Growth stocks typically lead the way during bull markets or periods of market recovery. We have seen this play out over the years, as recently as this year when surging technology stocks led the rally. But it is harder to find growth stocks that beat the market when it takes a downturn.
While no two markets are the same, investors can use the most recent bear market of 2022 as a guide in searching out which growth stocks might be best equipped to beat the market in a downturn. That's not to say another correction or bear market is imminent -- even the Wall Street experts and analysts usually get that wrong -- but if history tells us anything, it's that corrections happen, often when you don't expect them.
So, the best strategy is to build a diversified, long-term, all-weather portfolio that includes growth stocks that perform well when the broader markets do not. One great option is Visa(NYSE: V).
Visa has returned 19.2% per year since 2008
There is a lot to like about Visa, the world's largest payment processor. It has not only been one of the best growth stocks over just about any time period; it has also been remarkably resilient and steady, regardless of what the market is doing.
If you go back 15 years to 2008, the year that Visa went public, it has posted an average annual return of more than 19.2% as of Sept. 11. There are only a small percentage of stocks that have better returns when you look at a 15-year period that encompasses the Great Recession, the pandemic, and the 2022 bear market. If you go back just 10 years, the annualized return is similar, around 18.3%.
If we look at how Visa fared in the most recent market downturn, it was only down 3.4% in 2022. That is much less than the S&P 500, which fell 19% in 2022, and the Nasdaq Composite, which was off about 33% last year. For the one-year period ended Sept. 11, Visa was up 20.2% compared to the S&P 500, which had gained 10.2% over that same stretch. So, Visa beats the market over the long term, and it outperforms when the market goes south.
Why has it been such a consistently good performer? There are really three keys to it, starting with its market dominance.
Visa is the largest credit and payment processor by far in a market where there are really only four players. And two of them -- American Express and Discover Financial -- are not only much smaller but have different "closed loop" business models, meaning they have their own networks, serving as both lender and processor.
Mastercard is really the only other competitor that is similar to Visa in that they are both only payment processors working with banks or credit issuers that provide the loans. These two essentially form a duopoly, with Visa having a significantly larger network than Mastercard.
That brings us to the second key -- Visa's business model. It makes most of its revenue on swipe fees every time a transaction goes across its network, whether that's a credit card, a debit card, an online purchase, or whatever. So, it is relatively asset-light, outside of human capital; there's no product to manufacture, and not much real estate is needed for branches or offices or stores.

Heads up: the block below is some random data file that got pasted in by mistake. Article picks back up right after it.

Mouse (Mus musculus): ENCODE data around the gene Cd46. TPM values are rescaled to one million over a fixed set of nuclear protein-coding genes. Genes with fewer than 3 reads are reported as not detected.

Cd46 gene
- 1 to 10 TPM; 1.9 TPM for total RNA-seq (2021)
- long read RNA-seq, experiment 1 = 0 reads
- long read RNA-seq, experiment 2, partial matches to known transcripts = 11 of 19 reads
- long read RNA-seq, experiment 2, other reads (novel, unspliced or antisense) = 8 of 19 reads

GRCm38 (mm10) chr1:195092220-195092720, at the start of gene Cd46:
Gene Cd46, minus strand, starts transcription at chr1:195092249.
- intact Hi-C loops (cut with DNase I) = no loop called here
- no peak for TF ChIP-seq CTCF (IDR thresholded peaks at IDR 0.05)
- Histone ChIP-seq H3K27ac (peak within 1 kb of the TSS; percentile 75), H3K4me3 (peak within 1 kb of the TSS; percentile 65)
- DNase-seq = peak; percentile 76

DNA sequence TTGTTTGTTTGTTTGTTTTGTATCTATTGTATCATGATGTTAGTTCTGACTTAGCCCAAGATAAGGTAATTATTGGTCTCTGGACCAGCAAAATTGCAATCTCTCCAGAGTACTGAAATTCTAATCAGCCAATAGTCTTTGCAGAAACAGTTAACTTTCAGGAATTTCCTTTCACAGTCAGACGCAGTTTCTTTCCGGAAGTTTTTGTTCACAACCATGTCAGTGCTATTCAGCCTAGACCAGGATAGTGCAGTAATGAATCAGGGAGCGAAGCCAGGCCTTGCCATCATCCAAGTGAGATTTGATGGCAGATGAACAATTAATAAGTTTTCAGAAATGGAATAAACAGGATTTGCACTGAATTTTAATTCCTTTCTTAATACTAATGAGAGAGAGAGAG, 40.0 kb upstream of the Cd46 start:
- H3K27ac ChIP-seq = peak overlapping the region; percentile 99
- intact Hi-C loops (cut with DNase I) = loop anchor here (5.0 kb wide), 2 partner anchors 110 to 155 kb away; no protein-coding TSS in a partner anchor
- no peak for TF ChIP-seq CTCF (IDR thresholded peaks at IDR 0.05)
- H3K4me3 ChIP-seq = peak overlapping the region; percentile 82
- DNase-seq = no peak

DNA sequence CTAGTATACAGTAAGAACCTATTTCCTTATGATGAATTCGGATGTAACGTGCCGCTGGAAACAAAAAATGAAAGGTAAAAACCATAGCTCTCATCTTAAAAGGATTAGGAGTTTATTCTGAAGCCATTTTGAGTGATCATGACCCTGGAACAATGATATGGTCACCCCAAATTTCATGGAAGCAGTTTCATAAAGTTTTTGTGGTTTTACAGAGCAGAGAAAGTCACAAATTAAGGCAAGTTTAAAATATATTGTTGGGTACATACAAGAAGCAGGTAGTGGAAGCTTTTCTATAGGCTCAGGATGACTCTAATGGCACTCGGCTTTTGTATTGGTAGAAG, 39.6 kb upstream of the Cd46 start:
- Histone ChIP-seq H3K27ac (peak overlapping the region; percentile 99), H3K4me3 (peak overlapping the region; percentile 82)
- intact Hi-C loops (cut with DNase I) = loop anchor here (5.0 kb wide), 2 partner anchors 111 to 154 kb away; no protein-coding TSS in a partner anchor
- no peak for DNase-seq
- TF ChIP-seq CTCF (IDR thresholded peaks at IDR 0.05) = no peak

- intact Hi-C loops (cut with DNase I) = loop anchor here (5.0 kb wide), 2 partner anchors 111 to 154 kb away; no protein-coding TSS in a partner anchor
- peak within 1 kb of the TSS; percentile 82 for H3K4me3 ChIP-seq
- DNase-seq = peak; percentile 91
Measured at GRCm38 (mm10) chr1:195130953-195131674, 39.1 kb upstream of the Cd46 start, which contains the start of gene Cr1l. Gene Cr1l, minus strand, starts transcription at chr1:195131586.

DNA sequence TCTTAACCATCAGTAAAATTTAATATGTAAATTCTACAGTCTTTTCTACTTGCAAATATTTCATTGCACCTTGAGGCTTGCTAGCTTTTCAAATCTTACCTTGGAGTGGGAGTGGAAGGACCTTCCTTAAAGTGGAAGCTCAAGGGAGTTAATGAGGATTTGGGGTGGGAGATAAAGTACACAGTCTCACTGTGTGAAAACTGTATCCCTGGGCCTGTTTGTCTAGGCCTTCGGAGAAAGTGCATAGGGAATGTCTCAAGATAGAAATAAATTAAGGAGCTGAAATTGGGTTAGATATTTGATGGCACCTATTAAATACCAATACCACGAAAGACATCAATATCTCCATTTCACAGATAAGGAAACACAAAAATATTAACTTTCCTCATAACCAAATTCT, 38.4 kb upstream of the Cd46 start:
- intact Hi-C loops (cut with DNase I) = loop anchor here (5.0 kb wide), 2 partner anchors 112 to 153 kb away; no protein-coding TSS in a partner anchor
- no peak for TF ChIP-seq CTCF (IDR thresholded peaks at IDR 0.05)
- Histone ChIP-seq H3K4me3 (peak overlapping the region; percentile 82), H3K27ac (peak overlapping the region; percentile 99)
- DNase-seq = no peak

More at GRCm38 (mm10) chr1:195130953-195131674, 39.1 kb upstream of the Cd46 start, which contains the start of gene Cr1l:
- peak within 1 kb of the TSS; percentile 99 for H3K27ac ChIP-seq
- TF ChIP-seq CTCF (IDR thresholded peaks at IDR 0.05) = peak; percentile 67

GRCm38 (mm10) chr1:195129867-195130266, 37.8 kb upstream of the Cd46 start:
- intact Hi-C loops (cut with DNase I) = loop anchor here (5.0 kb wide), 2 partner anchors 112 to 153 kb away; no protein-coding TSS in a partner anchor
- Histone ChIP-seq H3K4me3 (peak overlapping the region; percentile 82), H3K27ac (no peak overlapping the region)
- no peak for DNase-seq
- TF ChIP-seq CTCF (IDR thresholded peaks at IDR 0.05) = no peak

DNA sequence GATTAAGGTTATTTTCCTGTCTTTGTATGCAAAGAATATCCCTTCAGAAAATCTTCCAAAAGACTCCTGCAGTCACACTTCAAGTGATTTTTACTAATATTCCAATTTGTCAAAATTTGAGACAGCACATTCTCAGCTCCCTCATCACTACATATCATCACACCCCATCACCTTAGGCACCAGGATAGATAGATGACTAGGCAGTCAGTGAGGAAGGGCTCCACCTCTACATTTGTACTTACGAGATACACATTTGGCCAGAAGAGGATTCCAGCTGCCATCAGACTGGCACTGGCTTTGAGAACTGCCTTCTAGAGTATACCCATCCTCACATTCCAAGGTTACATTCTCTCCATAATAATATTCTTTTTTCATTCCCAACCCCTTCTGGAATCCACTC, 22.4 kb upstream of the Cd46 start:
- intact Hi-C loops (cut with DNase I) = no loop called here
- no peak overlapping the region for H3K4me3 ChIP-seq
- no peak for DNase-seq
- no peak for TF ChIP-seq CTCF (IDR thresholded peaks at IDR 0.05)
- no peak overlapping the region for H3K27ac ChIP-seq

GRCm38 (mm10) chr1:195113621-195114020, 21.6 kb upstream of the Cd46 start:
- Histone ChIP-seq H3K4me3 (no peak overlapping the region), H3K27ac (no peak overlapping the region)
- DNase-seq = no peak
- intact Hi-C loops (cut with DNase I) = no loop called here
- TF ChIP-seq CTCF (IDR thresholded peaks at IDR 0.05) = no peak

This leads to a wide operating margin, which is the amount of revenue generated against the cost of producing it. Visa has a ridiculously high 67% operating margin, which means it makes $0.67 in profit for every dollar of revenue after paying all costs to produce it. For most companies, an operating margin of half that is considered good. Ultimately, this type of efficiency creates lots of cash flow for Visa and gives it the capital to continuously invest in its business -- the third key.
Why you can count on Visa in a downturn
These three factors are the primary reasons investors should be able to continue to count on Visa, no matter the market environment. With its duopoly, most payments come through its network, so even if consumer spending drops, Visa likely won't lose market share and will maintain its dominance. Plus, it has plenty of liquidity to navigate a downturn without the credit risk that banks and issuers must face.
Also, the market should continue to grow as world economies increasingly shift to digital payments. With its established brand, huge network, and tons of capital, Visa is in a prime position to invest and take advantage of that shift.
It is a particularly good time to consider Visa because it looks fairly valued, given its massive growth potential, with a price-to-earnings (P/E) ratio of 31 and a forward P/E of 25. It is pretty much always a good time to buy this all-weather stock, but given its valuation, it looks even better right now.
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Discover Financial Services is an advertising partner of The Ascent, a Motley Fool company. American Express is an advertising partner of The Ascent, a Motley Fool company. Dave Kovaleski has no position in any of the stocks mentioned. The Motley Fool has positions in and recommends Mastercard and Visa. The Motley Fool recommends Discover Financial Services and recommends the following options: long January 2025 $370 calls on Mastercard and short January 2025 $380 calls on Mastercard. The Motley Fool has a disclosure policy.